If the Republican Tax Plan Is Bad for Donald Trump, Then It's Bad For All of Us
“…it’s not good for me. Believe me.“ Those are the words of President Donald Trump, the allegedly savvy negotiator and manipulator of media, about the Republican tax proposal. Officials in the Trump administration also pointed to language in that same plan that allows Congress to impose a surcharge on the highest earners as a way of ensuring that the proposed reform will deliver a tax code that is “at least as progressive” as the one we have now.
So while Trump and the Republicans are going to great lengths to make sure their tax reform fails to reduce the burden on those with the greatest power to stimulate actual economic growth (yes, the rich), traditional media predictably gave the false impression that the GOP reform is all about slashing rich rates. As a New York Times editorial put it, Trump and the Republicans have “come up with a wish list of tax cuts for the wealthy.” That’s what the left always say, no matter how much Republicans neuter their reductions of the federal tax burden in order to please them.
Ok, but if Trump is as rich as he says he is, and the Republican plan isn’t good for him, logic dictates it’s also not good for the United States. Much as the overly sensitive want to wish it otherwise, economic growth and prosperity that’s enjoyed by all springs from reducing the tax burden inflicted on those with the most money, and/or those with the greatest potential to earn a lot of money.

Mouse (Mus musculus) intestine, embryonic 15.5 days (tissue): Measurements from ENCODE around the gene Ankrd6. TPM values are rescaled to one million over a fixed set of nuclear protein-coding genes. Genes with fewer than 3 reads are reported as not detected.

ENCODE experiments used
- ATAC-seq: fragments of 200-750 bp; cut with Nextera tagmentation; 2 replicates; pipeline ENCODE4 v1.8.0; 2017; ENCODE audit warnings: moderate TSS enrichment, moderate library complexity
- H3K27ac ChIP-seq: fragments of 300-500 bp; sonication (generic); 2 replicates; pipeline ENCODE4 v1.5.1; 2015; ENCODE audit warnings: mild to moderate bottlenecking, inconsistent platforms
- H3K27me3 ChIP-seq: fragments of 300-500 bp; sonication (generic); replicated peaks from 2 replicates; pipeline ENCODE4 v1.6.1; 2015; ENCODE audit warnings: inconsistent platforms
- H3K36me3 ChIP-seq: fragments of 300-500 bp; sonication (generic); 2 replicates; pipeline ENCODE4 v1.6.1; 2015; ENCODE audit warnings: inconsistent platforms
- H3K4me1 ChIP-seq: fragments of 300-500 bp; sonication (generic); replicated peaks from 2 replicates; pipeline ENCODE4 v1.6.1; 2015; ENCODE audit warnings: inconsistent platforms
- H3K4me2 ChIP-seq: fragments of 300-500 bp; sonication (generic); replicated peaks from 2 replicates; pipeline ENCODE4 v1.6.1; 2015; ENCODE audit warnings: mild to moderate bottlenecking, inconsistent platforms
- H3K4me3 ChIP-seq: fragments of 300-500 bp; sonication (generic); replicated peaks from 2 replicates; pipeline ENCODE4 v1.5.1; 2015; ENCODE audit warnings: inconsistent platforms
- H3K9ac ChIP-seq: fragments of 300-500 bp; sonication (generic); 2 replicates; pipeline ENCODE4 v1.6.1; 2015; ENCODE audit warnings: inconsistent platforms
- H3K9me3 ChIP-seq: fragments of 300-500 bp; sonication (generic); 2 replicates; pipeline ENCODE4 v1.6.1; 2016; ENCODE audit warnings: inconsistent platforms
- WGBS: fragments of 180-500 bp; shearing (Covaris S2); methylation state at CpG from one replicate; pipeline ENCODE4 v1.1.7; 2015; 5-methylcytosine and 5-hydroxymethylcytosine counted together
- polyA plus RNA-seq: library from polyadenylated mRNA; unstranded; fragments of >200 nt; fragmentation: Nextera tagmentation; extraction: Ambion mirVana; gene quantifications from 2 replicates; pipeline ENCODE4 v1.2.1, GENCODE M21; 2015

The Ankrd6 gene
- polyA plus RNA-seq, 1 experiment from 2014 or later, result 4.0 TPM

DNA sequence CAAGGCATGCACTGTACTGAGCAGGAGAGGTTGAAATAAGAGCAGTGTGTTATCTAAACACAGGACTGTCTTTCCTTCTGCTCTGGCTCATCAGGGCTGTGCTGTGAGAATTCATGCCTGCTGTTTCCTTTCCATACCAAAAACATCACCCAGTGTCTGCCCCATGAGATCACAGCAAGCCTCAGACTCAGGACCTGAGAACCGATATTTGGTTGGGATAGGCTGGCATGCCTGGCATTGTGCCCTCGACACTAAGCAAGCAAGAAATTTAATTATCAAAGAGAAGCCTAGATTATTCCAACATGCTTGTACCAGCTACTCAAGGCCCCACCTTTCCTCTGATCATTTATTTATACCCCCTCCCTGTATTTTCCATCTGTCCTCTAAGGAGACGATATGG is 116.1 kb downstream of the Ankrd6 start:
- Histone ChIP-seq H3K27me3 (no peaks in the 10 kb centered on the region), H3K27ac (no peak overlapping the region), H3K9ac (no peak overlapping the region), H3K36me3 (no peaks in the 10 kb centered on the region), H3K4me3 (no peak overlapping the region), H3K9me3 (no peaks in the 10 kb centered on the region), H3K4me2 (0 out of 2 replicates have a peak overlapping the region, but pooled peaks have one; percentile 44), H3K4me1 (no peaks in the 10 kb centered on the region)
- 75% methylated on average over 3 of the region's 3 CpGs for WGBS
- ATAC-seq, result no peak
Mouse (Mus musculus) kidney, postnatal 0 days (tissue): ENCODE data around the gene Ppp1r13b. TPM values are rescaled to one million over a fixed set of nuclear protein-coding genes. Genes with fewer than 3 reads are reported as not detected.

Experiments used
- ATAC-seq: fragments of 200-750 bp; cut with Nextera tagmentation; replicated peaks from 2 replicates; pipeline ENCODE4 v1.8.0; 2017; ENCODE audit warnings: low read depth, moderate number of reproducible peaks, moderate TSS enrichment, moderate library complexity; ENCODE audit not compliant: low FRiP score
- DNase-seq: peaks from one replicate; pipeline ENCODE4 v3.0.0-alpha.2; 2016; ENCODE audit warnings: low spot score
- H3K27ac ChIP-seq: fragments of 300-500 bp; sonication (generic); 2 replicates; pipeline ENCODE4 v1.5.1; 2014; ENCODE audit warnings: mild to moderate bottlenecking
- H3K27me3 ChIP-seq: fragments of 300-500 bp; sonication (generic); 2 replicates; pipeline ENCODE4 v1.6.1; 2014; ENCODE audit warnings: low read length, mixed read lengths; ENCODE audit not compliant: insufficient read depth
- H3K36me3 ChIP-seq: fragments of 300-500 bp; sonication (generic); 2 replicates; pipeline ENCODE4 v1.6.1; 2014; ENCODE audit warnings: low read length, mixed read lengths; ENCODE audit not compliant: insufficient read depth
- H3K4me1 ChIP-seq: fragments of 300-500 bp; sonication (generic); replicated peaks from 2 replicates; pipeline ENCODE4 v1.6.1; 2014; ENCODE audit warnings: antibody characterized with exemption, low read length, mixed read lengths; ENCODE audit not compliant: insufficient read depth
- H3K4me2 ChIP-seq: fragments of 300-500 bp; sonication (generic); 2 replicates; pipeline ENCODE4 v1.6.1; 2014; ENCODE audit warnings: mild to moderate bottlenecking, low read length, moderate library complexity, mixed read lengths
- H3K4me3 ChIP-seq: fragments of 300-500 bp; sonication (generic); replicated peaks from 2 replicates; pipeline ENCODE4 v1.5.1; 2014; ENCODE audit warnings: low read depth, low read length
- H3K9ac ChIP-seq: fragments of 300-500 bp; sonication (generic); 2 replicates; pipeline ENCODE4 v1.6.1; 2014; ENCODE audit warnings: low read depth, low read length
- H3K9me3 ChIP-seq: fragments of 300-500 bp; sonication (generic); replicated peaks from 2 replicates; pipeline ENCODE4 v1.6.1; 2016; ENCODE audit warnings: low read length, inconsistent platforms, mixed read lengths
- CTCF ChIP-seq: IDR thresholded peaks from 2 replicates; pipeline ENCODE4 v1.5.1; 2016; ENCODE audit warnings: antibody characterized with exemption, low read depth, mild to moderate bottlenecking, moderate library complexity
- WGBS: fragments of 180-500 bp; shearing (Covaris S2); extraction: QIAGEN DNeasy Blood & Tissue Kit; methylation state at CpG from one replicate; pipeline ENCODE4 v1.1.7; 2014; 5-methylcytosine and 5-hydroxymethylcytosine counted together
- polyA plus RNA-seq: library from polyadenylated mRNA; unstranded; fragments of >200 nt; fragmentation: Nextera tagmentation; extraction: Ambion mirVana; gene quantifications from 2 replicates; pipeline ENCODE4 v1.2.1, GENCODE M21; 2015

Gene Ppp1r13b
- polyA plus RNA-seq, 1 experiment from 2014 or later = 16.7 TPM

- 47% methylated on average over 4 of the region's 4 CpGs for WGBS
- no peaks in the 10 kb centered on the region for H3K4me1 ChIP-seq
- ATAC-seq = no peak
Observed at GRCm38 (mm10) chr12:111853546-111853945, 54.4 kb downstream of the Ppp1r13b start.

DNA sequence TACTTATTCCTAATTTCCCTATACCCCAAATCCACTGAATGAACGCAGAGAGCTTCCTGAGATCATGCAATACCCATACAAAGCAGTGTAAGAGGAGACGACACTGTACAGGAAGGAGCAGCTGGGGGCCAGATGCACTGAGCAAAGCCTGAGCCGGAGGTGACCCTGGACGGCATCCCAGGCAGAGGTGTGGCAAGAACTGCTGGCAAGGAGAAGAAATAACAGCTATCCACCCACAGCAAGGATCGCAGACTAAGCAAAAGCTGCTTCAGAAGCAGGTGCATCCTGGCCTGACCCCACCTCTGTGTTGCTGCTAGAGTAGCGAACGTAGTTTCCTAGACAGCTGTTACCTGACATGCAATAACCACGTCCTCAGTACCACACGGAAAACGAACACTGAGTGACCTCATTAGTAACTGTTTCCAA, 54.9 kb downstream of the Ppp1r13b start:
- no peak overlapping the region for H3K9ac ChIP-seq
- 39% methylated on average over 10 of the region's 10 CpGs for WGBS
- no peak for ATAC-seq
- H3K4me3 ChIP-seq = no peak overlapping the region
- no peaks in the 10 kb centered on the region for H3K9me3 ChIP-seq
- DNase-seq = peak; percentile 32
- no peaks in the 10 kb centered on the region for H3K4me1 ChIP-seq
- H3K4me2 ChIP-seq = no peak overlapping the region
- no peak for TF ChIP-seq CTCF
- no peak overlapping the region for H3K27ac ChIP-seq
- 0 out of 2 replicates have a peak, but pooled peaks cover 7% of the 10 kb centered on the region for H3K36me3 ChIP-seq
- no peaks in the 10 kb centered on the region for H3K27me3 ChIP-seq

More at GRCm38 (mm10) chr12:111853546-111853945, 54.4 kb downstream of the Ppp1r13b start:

If readers doubt the above, they need only consider the car, the air conditioner, the computer on which they’re reading this op-ed, or the supercomputer that sits in their pockets in the form of the smartphone. Does anyone seriously think that the innovators who mass produced the previously mentioned goods on the way to broad affordability were typical and unassuming middle earners? Let’s be serious. The people who change how we work and live become very rich for doing so. Their wealth is an effect of their having removed unease from our lives. Since it is, why are the Republicans and Trump going out of their way to maintain – and possibly increase – the existing rates of taxation on the well-to-do? In Trump’s case, if he’s really and truly the genius developer and entrepreneur that he says he is, why is he so agreeable about having the fruits of his genius taken away?
The response from some, and this includes those who would prefer a much smaller federal government, might be that people like Jeff Bezos, Warren Buffett, Bill Gates and Trump don’t think about taxation when they set about innovating. Fair enough, there’s likely some or even a lot of truth to the latter. So driven are the entrepreneurial that the incredible computers and phones created, the unmet consumer needs met, and the tall buildings built, are the true rewards. Money is, well, money. Ok, but that still misses the point.
Lest we forget, there are no jobs, no businesses and no life-changing innovations without investment first. Nike founder Phil Knight recalls in Shoe Dog that the first eighteen years of Nike’s existence were defined by nightly insomnia owing to his fear that a lack of cash would put his company out of business. And while it’s not true that a successful streak of winning in Las Vegas saved a nascent FedEx from bankruptcy, founder Fred Smith acknowledges that the wiring of $27,000 in Vegas winnings back to Memphis gave the deeply-in-debt company a much-needed psychological boost. What’s important is that Knight and Smith’s flirtations with bankruptcy are the norm for the great businesses. Behind every multi-billion dollar company is a story (or many stories) of near bankruptcy on the way to fortune.